• server_announce = true - makes Minetest announce the server to the server list.
  • server_name - set the value of this to your server's name.
  • server_description - set the value of this to a longer description describing your server.
  • server_address - if you have a domain name for your server, then set this to the domain name (how to get a domain name if you want one for your server).
    • Should only be the domain name (e.g., not If you do not have a domain name pointed to your server then do not add this setting or write anything for it, or the server list will reject your server.
  • server_url - if you have a website for your server, then set this to the website URL.
  • motd - a message that is sent to the player when they join. Use this to welcome them.
  • Note: You need to restart to make changes in minetest.conf take effect.

Protecting your server

Protecting the Minetest world/server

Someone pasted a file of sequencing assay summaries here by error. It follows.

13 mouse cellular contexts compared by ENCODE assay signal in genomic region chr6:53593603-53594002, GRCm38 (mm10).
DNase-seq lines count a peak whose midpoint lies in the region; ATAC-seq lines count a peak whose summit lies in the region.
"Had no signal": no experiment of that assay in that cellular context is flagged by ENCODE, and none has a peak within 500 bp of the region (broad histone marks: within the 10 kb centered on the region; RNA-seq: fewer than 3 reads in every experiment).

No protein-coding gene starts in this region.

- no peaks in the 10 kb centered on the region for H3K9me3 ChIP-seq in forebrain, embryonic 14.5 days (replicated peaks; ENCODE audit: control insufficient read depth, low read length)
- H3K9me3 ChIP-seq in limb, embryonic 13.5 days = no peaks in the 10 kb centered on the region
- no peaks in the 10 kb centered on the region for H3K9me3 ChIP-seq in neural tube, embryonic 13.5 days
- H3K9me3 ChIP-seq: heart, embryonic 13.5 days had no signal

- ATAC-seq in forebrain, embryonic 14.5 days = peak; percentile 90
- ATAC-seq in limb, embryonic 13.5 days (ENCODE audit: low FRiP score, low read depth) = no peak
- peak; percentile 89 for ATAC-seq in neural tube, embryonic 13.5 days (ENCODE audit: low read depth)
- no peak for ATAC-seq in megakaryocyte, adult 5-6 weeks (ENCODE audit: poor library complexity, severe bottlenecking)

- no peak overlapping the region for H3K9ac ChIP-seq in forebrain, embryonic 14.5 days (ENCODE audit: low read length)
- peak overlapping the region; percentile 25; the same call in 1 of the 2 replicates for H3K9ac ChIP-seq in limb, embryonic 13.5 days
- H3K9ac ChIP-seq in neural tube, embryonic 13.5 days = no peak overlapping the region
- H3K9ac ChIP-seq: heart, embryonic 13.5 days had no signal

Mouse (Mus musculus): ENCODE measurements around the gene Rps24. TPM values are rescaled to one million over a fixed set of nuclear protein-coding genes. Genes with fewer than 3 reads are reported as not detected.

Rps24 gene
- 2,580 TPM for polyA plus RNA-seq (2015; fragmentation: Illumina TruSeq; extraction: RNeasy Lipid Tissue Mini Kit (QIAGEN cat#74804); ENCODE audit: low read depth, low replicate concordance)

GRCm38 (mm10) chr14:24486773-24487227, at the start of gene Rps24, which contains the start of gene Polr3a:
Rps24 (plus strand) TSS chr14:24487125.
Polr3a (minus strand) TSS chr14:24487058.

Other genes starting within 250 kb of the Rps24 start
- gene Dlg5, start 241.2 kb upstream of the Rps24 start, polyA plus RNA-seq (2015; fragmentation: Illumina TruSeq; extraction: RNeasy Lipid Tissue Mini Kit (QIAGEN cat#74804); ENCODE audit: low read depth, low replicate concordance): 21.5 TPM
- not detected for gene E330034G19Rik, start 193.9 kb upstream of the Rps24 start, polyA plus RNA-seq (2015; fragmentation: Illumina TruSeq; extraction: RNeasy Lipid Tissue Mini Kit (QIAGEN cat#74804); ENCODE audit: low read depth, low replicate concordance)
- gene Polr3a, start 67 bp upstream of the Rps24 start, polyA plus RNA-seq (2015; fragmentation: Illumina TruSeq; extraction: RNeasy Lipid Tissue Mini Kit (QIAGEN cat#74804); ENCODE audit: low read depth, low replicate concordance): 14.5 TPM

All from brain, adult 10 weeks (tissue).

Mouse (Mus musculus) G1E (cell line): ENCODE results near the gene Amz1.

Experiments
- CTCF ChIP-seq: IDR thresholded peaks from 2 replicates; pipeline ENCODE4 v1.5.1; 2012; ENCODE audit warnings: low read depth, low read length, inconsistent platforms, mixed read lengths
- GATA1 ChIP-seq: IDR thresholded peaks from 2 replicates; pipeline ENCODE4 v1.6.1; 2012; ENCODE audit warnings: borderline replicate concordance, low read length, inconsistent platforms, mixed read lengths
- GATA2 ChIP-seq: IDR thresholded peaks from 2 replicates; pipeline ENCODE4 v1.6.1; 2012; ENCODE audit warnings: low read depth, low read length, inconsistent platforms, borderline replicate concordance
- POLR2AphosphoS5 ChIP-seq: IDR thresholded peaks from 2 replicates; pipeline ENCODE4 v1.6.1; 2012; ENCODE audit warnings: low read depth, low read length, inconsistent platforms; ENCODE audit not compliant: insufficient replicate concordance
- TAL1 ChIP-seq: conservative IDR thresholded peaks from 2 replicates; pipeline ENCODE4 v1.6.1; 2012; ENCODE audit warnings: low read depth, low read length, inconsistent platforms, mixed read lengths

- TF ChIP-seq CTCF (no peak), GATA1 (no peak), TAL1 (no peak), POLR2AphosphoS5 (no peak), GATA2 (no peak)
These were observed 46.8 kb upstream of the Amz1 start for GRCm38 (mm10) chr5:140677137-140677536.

When setting up a new server, you should consider which protections are needed. This is extremely important for public servers, because you cannot predict who will connect or what they will do on your server.

Common problems include:

  • Accidental or intentional damage to other players' work (griefing).
  • Chat spam (may include swearing or advertisements).
  • Aggression, harassment or other unwanted behaviours between players.
  • Trouble makers who evade bans.
  • Impersonation of well known people within the Minetest community.
  • Bugs, for example caused by mods, which allow a malicious player to execute arbitrary system commands.

Many of these problems can be removed or minimised by advanced planning and awareness:

  • Install a protection mod, such as areas or protectors. These allow players to protect areas, which cannot be changed by other players.
  • Enable rollback by adding enable_rollback_recording = true to minetest.conf. Rollback can tell you which player placed a node, and allows a player's actions to be reverted.